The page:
Take the 2-minute tour ×
Stack Overflow is a question and answer site for professional and enthusiast programmers. It's 100% free, no registration required.

I have a data frame x1, which was generated with the following piece of code,

x <- c(1:10)
y <- x^3
z <- y-20
s <- z/3
t <- s*6
q <- s*y
x1 <- cbind(x,y,z,s,t,q)
x1 <- data.frame(x1)

I would like to extract the y-axis intercept and the slope of the linear regression fit for the data,

    x    y   z          s    t             q
1   1    1 -19  -6.333333  -38     -6.333333
2   2    8 -12  -4.000000  -24    -32.000000
3   3   27   7   2.333333   14     63.000000
4   4   64  44  14.666667   88    938.666667
5   5  125 105  35.000000  210   4375.000000
6   6  216 196  65.333333  392  14112.000000
7   7  343 323 107.666667  646  36929.666667
8   8  512 492 164.000000  984  83968.000000
9   9  729 709 236.333333 1418 172287.000000
10 10 1000 980 326.666667 1960 326666.666667 

I use the following codes to melt and plot three columns of data,

xm <- melt(x1, id=names(x1)[1], measure=names(x1)[c(2, 4, 5)], variable = "cols")
plt <- ggplot(xm) +
    geom_point(aes(x=x,y= value, color=cols), size=3) +
    labs(x = "x", y = "y") 

enter image description here

Now what I require is to get a linear least squares fit for all the data separately and store the resulting intercept and slope in a new data frame.

I use plt + geom_abline() but I don't get the desired result. Could someone let me know how to resolve this.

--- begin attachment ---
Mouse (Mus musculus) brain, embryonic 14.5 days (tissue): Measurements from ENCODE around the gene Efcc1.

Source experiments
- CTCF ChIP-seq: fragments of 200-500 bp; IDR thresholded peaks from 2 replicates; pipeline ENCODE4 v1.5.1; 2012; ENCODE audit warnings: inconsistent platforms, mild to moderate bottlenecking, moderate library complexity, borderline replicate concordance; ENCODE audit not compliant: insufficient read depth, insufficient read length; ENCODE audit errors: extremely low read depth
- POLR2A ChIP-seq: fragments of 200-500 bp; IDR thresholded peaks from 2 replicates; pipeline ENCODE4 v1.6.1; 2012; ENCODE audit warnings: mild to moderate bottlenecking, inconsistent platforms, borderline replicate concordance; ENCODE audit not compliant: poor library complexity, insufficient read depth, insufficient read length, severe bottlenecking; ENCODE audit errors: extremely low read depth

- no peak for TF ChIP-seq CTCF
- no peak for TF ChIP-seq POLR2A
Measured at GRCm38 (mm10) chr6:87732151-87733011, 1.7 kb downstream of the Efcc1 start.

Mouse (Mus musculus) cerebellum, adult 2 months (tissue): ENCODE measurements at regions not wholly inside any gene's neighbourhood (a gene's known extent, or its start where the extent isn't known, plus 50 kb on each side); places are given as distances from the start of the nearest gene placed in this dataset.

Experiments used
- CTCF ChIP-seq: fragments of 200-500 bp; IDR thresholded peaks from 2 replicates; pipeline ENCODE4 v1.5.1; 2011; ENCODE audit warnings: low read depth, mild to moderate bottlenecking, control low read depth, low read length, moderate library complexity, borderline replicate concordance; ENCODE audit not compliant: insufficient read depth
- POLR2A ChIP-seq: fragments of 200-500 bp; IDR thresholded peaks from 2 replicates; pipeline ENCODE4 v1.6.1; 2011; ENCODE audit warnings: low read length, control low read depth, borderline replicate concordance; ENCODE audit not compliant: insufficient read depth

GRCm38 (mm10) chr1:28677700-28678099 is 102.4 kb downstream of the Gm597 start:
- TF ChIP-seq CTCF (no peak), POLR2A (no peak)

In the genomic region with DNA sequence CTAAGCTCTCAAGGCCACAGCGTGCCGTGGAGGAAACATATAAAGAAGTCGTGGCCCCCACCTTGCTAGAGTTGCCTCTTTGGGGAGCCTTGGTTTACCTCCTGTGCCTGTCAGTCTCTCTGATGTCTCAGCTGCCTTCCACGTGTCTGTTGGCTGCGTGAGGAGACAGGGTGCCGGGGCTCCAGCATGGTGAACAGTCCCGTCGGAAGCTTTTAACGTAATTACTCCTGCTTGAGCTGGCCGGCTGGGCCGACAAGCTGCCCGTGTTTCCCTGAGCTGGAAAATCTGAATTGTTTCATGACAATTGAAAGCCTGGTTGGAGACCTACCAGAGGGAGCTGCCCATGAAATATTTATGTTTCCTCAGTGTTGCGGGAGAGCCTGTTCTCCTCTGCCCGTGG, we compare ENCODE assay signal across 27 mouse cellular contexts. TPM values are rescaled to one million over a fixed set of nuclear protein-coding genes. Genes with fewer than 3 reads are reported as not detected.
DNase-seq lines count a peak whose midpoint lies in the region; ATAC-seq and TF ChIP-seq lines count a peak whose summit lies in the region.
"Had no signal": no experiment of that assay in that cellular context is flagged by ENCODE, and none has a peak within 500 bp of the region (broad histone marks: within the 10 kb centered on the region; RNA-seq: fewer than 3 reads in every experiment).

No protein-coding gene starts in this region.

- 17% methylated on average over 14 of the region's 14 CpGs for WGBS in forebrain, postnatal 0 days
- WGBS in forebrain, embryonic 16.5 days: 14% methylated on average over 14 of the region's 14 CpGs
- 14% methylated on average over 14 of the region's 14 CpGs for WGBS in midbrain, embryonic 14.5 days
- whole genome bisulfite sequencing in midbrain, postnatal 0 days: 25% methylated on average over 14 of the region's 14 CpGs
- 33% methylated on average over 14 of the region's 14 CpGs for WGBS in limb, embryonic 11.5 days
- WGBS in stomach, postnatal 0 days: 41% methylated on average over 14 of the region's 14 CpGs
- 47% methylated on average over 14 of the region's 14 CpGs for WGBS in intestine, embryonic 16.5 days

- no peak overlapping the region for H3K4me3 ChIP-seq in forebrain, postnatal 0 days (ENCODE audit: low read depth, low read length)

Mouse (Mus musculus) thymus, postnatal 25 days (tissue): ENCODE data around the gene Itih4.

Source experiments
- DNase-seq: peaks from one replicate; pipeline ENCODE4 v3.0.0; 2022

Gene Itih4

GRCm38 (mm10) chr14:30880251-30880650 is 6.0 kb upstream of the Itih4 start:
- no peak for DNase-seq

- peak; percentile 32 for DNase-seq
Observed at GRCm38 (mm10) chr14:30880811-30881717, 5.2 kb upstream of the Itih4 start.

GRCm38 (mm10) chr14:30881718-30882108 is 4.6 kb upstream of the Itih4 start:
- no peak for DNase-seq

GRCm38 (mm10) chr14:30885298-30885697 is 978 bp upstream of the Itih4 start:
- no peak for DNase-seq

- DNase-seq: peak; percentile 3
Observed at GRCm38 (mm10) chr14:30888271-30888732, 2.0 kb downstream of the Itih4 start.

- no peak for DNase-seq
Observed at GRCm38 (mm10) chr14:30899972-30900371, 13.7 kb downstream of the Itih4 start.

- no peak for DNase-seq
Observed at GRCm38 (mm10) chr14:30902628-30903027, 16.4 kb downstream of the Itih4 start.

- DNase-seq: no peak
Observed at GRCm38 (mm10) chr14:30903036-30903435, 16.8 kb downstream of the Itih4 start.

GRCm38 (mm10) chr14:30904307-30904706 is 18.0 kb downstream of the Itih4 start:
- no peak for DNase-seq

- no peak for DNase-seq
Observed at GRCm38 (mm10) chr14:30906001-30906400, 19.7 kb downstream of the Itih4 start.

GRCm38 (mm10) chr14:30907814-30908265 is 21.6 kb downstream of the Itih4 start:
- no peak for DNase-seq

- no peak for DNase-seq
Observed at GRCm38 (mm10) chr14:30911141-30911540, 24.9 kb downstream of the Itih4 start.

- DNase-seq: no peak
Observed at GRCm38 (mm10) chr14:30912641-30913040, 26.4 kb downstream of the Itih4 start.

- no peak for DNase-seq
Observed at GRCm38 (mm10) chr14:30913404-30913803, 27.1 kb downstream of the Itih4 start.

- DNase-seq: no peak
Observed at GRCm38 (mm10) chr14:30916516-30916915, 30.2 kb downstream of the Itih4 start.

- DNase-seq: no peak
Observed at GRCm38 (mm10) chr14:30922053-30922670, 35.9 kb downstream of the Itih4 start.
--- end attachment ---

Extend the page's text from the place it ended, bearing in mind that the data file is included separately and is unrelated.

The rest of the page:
share|improve this question
1  
That plot doesn't look very linear to me. Do you want to fit a polynomial? –  Roland Jan 24 at 14:58
    
@Roland This is just an example, I need to do a linear fit though –  Amm Jan 24 at 15:00
add comment

1 Answer

up vote 2 down vote accepted

I suppose you're looking for geom_smooth. If you call this function with the argument method = "lm", it will calculate a linear fit for all groups:

ggplot(xm, aes(x = x, y = value, color = cols)) +
  geom_point(size = 3) +
  labs(x = "x", y = "y") + 
  geom_smooth(method = "lm", se = FALSE)

enter image description here

You can also specify a quadratic fit with the poly function and the formula argument:

ggplot(xm, aes(x = x, y = value, color=cols)) +
  geom_point(size = 3) +
  labs(x = "x", y = "y") + 
  geom_smooth(method = "lm", se = FALSE, formula = y ~ poly(x, 2))

enter image description here


To extract the corresponding regression coefficients, you can use this approach:

# create a list of coefficients
fits <- by(xm[-2], xm$cols, function(i) coef(lm(value ~ x, i)))

# create a data frame
data.frame(cols = names(fits), do.call(rbind, fits))

#   cols X.Intercept.         x
# y    y   -277.20000 105.40000
# s    s    -99.06667  35.13333
# t    t   -594.40000 210.80000

If you want a quadratic fit, just replace value ~ x with value ~ poly(x, 2).

share|improve this answer
    
Thanks for your answer, indeed it was the linear fit I was looking to do. But how do I get the corresponding y-axis intercept and slope for each respective fit passed to another variable or a data frame. Again thanks for the suggestions on how to perform a polynomial fit, I am learning a lot of new things. –  Amm Jan 24 at 15:04
1  
@Amm I added a section on extracting regression coefficients. –  Sven Hohenstein Jan 24 at 15:16
    
This is what I needed, many thanks for your valuable suggestions! –  Amm Jan 24 at 15:20
2  
I believe they want by(xm[-2], xm$cols, function(i) coef(lm(value~x, data=i))), which would be easier done by coef(lm(cbind(y, s, t) ~ x, data=x1)). –  Roland Jan 24 at 15:36
    
@Roland Thanks for pointing this out. Your approach is much slicker. –  Sven Hohenstein Jan 24 at 16:08
add comment

Your Answer

 
discard

By posting your answer, you agree to the privacy policy and terms of service.

Not the answer you're looking for? Browse other questions tagged or ask your own question.